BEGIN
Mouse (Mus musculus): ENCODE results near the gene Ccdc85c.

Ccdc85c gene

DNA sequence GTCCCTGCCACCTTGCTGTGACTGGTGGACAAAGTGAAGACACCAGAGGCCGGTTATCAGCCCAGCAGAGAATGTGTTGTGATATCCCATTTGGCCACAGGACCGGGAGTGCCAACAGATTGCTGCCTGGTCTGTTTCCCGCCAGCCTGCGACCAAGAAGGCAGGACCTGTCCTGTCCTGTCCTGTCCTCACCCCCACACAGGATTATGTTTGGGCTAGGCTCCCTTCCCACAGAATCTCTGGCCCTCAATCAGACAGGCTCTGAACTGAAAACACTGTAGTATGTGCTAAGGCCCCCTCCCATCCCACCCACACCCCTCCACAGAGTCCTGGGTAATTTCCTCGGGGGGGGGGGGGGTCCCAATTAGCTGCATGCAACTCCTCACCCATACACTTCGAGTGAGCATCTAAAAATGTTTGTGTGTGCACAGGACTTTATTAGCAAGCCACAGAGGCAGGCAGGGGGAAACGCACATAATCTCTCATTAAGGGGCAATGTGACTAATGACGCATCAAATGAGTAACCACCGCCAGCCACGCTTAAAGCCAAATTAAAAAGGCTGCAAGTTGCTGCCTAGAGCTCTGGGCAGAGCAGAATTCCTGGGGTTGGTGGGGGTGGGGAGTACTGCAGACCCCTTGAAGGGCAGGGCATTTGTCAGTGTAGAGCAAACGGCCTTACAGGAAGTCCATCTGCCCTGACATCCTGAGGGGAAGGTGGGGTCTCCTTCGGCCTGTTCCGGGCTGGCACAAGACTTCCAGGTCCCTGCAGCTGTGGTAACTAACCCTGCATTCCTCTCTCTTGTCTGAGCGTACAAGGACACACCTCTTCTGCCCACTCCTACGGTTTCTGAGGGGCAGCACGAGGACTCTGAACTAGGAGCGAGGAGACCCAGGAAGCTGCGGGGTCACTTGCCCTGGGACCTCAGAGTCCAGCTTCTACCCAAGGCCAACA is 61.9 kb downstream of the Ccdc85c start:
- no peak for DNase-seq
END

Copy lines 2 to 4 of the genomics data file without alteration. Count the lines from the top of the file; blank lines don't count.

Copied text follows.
Ccdc85c gene

DNA sequence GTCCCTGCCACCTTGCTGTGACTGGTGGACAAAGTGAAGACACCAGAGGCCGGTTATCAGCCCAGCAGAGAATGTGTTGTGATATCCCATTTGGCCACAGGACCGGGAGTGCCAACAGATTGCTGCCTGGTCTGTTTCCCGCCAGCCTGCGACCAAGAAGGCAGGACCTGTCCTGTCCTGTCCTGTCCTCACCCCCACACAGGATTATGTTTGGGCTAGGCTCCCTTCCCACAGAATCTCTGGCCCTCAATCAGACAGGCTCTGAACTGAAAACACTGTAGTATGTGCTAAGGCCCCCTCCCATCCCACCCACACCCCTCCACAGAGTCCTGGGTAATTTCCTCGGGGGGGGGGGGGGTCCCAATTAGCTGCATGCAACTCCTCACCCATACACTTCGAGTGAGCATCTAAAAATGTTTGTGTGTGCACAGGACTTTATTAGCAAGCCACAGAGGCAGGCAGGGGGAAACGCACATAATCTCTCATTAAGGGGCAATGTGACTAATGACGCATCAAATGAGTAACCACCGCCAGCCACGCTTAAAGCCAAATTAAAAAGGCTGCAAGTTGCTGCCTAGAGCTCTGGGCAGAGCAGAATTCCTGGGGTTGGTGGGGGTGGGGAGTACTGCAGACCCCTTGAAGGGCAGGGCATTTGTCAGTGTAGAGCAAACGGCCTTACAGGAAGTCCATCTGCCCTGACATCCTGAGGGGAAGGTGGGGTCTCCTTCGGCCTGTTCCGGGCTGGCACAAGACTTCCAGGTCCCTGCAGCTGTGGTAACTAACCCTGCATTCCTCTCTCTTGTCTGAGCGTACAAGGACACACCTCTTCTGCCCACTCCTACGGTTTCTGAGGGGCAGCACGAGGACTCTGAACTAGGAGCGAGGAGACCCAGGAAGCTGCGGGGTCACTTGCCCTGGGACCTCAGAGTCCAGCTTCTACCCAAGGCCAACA is 61.9 kb downstream of the Ccdc85c start:
- no peak for DNase-seq